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  Written by Associated Services for International Adoption on 06 Aug 2009

Our journey to adopt our daughter was not an easy one


When she was only 15 months old, Kieu was abandoned by her family at an orphanage in Ha Long Bay City, Vietnam.  Kieu, like many others of South Asian descent, suffers from beta thalassemia major, or Cooley's Anemia, a blood disease that lasts throughout life.

Michele and Doug Henney found out about Kieu through an organization called Children of Peace, International.  This charitable organization was founded by Binh Rybacki (formerly Nguyen Thi Thanh Binh) who had fled Vietnam as Communist troops overran Saigon in 1975.  She and her family settled in the United States.  In 1993 she returned to Vietnam as a translator for a group of doctors and during that trip, found children who were working as street peddlers and prostitutes.  This disturbed her so greatly she formed Children of Peace, International to help improve lives of these children. 

Binh Rybacki had met little Kieu and realized that the child desperately needed help in order to survive.  Through contacts, she was put in touch with the Henneys.  This couple barely hesitated before they agreed to adopt Kieu and the paperwork was started.  When they met Kieu for the first time, it was apparent she needed an immediate blood transfusion, which she received.  Within a very short time literally a few months the adoption was approved and Michele and Doug brought their new daughter home to Bellingham, Washington, where she met her big sister, Megan.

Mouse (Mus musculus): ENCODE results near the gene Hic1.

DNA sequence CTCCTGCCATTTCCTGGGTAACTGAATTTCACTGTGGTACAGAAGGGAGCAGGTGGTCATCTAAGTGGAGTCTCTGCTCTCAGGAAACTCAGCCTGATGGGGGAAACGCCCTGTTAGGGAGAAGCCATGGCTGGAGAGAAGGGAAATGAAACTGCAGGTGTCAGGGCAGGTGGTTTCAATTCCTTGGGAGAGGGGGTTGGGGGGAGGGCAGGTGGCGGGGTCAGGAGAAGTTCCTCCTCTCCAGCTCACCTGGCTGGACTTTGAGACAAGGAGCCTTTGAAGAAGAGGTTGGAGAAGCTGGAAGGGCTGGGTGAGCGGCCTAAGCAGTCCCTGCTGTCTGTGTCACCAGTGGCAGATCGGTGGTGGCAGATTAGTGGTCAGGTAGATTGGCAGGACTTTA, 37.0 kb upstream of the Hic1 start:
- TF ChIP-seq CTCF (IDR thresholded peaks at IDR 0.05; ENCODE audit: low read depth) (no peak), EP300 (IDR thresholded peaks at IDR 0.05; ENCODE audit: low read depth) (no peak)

Before agreeing to the adoption, the Henneys spent hours researching beta thalassemia and the treatments the disease required.  They also discovered that President Clinton had signed a law that not only gave immediate US citizenship to any baby adopted from overseas, but also mandated that US health insurance companies had to treat these adopted children as newborns and thus cover them for any problems, including pre-existing conditions.  In June of 2004, the family moved to Eugene when Michele took a position as Instructor of Accounting at the University of Oregon.

Since her arrival in the US, Kieu has been receiving regular red blood cell transfusions which have helped this little girl develop as normally as possible.  One of the downsides of the numerous transfusions is her body has developed antibodies that make blood from many donors incompatible.  Doctors realized they needed to find a few antibody-compatible donors to whom Kieu's body would not react.  At the beginning of 2006, four regular Lane Memorial Blood Bank donors were asked to be dedicated donors for her.  These donors agreed and now Kieu receives blood transfusions that her body doesn't try to reject.

One cure for thalassemia is a bone marrow transplant and the search for a compatible donor has already begun.  Finding that donor may take many years, so in the meantime, Kieu and her family are thankful that there are people in the community who are willing to give of themselves to help a child they have never met.


Contributed by Lane Memorial Blood Bank



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